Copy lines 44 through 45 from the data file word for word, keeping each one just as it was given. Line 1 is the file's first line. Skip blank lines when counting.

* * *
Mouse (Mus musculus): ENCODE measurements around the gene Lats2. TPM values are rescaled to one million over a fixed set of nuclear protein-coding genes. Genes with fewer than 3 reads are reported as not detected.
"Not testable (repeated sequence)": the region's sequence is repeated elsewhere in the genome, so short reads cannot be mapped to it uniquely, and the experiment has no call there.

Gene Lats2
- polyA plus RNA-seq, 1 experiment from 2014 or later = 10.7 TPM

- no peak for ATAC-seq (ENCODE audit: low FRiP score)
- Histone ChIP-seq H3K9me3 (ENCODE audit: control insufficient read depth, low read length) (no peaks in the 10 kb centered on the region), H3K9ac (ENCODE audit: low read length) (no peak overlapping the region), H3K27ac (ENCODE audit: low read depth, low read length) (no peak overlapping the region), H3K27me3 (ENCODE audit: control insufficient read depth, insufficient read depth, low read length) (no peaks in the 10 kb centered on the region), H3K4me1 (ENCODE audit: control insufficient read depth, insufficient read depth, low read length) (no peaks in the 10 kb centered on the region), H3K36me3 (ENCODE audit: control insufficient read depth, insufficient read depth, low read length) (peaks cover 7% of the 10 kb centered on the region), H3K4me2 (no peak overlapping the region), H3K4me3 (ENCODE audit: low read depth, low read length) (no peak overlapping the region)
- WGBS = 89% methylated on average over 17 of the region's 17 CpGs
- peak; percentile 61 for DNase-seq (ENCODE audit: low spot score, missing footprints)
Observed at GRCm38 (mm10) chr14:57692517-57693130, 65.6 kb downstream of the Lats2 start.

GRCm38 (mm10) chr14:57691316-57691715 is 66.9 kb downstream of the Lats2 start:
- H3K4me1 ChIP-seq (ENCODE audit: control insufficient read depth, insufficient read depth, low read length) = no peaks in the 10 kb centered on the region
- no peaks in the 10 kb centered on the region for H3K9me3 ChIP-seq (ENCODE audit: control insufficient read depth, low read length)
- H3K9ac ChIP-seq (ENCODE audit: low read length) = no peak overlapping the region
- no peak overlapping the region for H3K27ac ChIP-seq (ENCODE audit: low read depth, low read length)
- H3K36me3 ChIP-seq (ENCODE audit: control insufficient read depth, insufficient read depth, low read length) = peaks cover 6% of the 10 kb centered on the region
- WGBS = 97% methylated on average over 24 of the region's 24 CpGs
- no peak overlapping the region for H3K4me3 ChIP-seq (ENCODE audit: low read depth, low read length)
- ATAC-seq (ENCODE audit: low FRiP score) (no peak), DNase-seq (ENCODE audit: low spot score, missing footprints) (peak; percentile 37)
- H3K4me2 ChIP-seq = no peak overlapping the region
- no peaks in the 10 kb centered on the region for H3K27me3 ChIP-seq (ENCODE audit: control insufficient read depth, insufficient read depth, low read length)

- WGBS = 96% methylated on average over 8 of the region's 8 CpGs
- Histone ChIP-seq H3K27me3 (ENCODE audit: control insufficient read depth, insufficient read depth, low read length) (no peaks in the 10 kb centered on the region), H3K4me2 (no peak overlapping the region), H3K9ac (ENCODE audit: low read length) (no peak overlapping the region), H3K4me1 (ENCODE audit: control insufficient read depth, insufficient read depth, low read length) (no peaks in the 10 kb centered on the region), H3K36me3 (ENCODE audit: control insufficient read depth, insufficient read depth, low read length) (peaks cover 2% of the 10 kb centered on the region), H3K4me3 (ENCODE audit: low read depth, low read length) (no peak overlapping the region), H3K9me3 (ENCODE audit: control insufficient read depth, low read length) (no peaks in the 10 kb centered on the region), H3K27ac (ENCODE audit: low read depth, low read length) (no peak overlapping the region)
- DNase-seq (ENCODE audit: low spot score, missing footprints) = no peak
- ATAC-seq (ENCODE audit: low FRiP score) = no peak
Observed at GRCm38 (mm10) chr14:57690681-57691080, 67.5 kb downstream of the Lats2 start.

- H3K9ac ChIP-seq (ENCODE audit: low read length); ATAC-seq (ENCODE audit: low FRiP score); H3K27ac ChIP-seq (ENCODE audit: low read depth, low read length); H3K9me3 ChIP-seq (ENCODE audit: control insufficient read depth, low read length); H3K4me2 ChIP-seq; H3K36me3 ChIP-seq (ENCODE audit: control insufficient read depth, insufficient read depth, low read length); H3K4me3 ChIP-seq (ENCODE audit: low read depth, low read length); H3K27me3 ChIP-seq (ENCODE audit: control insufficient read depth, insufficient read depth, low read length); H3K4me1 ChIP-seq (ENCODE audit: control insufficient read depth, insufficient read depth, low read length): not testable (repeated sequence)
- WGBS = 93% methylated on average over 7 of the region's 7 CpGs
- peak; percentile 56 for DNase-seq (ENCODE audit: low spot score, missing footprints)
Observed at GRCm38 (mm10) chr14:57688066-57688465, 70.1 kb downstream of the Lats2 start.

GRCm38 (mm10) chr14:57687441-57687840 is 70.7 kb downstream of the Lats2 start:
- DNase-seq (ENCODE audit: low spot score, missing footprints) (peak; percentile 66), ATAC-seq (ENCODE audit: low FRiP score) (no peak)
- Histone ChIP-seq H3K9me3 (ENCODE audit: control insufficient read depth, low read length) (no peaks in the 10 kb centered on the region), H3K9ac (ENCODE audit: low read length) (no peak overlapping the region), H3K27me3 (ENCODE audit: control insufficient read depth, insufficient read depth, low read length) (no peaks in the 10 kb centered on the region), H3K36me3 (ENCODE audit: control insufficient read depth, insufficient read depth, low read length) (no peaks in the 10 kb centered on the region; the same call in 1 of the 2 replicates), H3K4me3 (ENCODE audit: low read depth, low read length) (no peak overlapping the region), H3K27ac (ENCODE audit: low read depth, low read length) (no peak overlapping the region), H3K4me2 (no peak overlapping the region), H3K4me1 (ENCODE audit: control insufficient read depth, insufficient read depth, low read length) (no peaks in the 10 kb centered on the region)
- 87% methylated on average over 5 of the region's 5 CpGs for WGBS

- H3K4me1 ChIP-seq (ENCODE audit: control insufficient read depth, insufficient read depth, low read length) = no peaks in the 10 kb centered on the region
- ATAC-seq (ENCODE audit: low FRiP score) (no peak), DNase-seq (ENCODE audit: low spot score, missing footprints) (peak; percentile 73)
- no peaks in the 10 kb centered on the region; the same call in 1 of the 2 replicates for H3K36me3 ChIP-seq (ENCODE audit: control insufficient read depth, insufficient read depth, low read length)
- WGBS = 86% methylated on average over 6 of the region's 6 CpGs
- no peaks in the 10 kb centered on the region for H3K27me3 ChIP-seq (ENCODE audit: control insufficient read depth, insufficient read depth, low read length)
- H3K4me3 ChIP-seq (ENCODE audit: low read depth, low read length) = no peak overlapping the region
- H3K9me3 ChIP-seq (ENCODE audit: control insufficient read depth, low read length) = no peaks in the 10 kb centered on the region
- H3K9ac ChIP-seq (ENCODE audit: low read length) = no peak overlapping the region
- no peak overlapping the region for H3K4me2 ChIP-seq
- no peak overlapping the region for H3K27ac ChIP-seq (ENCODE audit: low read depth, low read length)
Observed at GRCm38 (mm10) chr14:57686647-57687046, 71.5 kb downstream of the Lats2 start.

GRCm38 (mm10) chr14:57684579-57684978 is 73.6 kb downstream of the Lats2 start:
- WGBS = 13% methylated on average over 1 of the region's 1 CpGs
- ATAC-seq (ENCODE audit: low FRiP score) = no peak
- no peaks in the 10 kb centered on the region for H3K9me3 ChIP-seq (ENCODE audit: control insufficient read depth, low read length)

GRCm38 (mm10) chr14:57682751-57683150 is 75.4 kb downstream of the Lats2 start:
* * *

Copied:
Observed at GRCm38 (mm10) chr14:57686647-57687046, 71.5 kb downstream of the Lats2 start.

GRCm38 (mm10) chr14:57684579-57684978 is 73.6 kb downstream of the Lats2 start: